When I returned home, after a week or so he also visited our mutual home town and presented me with the latest draft. It threw me because it had material from the earliest version and it seemed like a huge regression. I likely said some things in anger. Then he said that our work on his home computer had gotten deleted and apparently even the floppy back-up we had used over those two weeks had a problem and he had to revert back to the older incomplete version. It seemed implausible and I was depressed about it. I mean how could both the computer and the back up floppy have been corrupted?
Today I might e-mail a back-up, which has its own drawbacks. You might have a collaborator or friend with a huge archive of drafts you don’t want anyone to see.
Then two big movies came out with a similar premise or setting to the one we had been writing. This director/producer decided to shelve his project and focus on something else. None of his investors were interested now.
Eighteen years later, give or take, I happen to be chatting with this person while I am working at a security guard post and he mentions that he has only a few more days left shooting this film and names the title. And this is the first I have heard that he got someone to finance the movie all those years later. I might have wanted to set foot in the home of the protagonists and meet them. But then the question might come up about why I might be so interested. When there was a screening, I was invited. I brought a friend who had been familiar with the background and recognized my sense of humor that had survived in certain scenes. I left a comment alluding to my only credit being in the special thanks list and wondering what the answer would be if someone asked what I was thanked for. Shortly after that screening there were things going on in his personal life that made it impossible to broach the subject. I also had an aneurysm by then. But another screening eventually happened and this time three people asked about the writing in the Q & A and each time there was a version of the story that did not mention my involvement. I was tempted to stand up and field those questions.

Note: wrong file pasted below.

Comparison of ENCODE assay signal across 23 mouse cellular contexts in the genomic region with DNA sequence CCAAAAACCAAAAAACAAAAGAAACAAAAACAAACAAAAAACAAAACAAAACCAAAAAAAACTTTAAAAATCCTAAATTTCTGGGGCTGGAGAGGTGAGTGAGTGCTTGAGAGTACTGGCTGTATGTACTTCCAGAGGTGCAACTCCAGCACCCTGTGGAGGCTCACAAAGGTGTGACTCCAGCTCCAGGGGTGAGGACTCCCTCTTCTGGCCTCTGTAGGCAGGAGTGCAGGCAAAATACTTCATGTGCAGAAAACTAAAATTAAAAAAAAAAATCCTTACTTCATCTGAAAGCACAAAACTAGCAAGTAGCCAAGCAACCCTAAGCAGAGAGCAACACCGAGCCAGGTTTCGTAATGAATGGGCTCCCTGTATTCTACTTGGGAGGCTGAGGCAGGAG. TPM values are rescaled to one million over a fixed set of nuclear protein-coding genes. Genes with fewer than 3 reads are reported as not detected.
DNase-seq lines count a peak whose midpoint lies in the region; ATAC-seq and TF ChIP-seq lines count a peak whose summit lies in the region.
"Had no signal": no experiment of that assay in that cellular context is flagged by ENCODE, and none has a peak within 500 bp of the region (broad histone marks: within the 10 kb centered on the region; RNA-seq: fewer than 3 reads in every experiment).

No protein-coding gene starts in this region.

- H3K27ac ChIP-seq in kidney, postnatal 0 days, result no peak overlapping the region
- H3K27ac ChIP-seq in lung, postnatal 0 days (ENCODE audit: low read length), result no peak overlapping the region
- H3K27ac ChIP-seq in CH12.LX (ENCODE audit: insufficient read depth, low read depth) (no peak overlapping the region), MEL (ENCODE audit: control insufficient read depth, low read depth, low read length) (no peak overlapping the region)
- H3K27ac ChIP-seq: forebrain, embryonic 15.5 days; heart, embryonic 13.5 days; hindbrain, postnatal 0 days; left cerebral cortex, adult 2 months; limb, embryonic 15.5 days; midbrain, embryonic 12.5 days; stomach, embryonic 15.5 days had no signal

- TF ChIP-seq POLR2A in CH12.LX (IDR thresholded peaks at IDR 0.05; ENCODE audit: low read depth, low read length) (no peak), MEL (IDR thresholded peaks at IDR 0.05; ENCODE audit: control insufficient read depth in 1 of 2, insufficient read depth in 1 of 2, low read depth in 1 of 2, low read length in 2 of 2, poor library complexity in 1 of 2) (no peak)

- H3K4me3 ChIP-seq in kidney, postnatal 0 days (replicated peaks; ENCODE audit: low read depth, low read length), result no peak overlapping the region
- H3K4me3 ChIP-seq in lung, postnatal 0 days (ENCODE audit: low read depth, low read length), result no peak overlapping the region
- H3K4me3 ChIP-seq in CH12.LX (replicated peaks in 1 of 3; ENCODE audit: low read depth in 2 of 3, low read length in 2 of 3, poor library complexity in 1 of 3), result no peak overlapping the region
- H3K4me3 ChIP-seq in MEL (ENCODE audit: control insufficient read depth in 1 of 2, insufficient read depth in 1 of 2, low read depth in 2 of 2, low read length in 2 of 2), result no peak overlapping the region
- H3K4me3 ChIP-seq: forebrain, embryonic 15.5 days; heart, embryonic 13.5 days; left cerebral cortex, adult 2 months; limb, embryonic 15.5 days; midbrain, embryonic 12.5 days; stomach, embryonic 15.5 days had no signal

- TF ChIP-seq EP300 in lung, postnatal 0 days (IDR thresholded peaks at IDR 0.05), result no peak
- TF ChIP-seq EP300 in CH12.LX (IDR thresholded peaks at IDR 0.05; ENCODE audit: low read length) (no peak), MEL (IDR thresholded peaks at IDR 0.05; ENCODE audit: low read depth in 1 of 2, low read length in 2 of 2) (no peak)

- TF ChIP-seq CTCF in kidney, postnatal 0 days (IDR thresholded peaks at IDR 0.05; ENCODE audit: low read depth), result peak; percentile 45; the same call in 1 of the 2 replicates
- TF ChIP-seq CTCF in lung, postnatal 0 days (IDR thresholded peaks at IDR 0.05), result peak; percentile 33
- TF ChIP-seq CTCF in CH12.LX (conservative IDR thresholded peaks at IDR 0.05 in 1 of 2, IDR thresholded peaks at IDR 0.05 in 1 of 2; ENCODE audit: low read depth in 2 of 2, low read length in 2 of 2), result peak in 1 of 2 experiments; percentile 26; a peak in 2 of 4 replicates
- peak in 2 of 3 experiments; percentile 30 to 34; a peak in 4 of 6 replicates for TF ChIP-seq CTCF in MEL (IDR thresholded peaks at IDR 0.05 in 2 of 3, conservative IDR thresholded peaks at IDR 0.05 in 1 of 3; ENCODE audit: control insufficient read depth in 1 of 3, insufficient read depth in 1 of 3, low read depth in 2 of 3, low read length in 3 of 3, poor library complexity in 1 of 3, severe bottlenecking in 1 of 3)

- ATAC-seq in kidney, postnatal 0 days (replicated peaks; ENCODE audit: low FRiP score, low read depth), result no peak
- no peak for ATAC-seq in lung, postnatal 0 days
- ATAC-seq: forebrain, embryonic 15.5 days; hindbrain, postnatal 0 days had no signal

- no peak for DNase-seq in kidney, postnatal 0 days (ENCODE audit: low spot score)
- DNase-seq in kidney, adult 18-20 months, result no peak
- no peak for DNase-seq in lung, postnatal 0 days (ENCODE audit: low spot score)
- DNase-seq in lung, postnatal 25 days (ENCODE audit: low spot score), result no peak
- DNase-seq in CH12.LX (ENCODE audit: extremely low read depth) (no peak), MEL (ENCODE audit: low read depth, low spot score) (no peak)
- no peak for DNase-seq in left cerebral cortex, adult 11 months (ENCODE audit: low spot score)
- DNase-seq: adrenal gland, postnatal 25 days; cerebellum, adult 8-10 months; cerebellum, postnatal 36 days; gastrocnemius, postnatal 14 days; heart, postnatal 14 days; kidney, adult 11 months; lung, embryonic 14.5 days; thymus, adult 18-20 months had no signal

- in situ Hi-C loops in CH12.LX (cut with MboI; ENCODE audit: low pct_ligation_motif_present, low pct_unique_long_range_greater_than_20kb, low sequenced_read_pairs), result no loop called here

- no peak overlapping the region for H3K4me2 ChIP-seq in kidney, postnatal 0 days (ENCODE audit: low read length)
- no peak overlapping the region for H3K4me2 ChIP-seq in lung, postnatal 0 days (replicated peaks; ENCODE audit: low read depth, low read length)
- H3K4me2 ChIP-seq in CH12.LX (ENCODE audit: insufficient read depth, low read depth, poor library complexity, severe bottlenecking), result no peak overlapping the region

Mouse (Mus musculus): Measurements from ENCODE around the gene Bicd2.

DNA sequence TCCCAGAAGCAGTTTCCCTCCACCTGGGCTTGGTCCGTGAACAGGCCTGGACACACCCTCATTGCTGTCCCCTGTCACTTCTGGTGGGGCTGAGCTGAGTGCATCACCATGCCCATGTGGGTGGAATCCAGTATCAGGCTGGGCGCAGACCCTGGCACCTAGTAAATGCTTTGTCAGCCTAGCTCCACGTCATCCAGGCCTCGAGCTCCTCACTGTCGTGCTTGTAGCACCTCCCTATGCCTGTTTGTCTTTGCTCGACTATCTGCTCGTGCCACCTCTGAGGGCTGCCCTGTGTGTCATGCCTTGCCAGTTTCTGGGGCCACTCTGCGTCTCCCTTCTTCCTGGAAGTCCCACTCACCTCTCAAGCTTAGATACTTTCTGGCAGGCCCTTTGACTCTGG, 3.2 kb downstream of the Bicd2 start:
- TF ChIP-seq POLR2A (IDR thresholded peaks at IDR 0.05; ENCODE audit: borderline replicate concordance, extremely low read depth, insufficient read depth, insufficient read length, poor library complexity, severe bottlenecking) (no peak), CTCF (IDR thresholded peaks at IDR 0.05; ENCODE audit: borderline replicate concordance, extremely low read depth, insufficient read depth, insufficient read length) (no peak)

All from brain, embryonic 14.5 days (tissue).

Eventually, I sent him a Facebook message with my concerns and reminding him of some contributions right down to spelling the word Valentine backward to create a character name which he then shortened a bit. He agreed to meet, gave me a copy of the movie and a very small check for $200 which was what had been due for the two weeks I had written at his place nearly two decades before. I agreed to a small credit on imdb which I won’t disclose here but it was not co-writer which was indeed the truth.
My only conclusion from this is that it is generally unwise to start with someone else’s idea, which causes you as writer to have to get “right” the vision the person claims to have. Your own unconscious will be working on that person’s story for months or years and it can take a toll. If you are getting paid up front and going through an agent so these agreements can’t be swept under the carpet, great. There may have been positive aspects to this kind of collaboration, because someone else cares about it being done. But it should be done with eyes open and also not over the internet. I remember also jumping at the chance to write some radio dramas for someone only to discover it was a project that fell apart and the call had gone out to many writers anyway so it was all the more speculative. Better to put your passion into something you control, and then direct it yourself. If that is an option.